A couple of interesting vets also signed this week, and the addition of Raffi Torres to the Canucks is certainly one of note for Flames’ fans. He’s a loose cannon at times, but he’s not terrible, and the Canucks needed the depth. It’s a good signing at the price. Meanwhile, Willie Mitchell is headed to L.A. on a two year deal. If his head is healthy, he’s still a good shut-down option, although his contract is at the top of the market for a player that brings no scoring to the table.
There’s news on and off-ice in Florida this week. David Booth, when not murdering the noble creatures of the forest, has begun skating after a season he’d prefer to forget. Of course, given the nature of his injuries, he likely doesn’t remember big chunks of it in any case, but his return is good news for a team that sent Nathan Horton packing this summer.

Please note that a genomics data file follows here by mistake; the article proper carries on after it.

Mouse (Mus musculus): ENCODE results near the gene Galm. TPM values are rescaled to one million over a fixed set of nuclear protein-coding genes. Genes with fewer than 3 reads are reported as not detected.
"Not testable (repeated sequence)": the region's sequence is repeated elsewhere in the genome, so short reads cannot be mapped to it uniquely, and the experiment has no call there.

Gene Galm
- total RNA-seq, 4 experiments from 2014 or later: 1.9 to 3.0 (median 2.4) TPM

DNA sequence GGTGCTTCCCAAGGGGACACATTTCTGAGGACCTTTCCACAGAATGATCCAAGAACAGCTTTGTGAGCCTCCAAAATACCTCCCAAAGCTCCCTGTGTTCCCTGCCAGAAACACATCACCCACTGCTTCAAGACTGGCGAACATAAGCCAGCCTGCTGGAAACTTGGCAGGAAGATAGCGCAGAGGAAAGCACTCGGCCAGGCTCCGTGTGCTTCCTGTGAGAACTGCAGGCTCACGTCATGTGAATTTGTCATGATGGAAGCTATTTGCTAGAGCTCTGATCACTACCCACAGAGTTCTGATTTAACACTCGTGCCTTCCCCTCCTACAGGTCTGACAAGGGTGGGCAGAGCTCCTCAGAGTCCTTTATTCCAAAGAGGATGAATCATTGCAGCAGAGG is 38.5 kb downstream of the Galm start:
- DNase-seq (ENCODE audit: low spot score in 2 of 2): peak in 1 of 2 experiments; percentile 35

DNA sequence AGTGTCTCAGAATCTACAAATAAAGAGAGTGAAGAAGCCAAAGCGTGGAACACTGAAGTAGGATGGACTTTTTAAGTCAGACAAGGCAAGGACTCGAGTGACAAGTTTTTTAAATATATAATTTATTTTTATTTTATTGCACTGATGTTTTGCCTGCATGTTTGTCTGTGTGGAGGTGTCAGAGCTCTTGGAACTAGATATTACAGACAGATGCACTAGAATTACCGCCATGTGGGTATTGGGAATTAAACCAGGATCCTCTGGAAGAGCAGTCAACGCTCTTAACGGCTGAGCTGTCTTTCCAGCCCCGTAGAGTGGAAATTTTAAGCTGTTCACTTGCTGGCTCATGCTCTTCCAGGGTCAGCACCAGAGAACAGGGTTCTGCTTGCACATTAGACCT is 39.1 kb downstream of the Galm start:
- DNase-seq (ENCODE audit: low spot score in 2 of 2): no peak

The other item of interest is the announcement that the club will tarp off several rows of seats for the majority of games next season. It doesn’t suggest a healthy market for tickets in Miami, but before people get too shirty about matters, I do recall the Flames didn’t regularly sell seats in the SportChek zone until the club took off in 2003-04. Whatever I might think about a particular market from time to time, losing for a decade or more will suppress ticket sales unless that market is Toronto.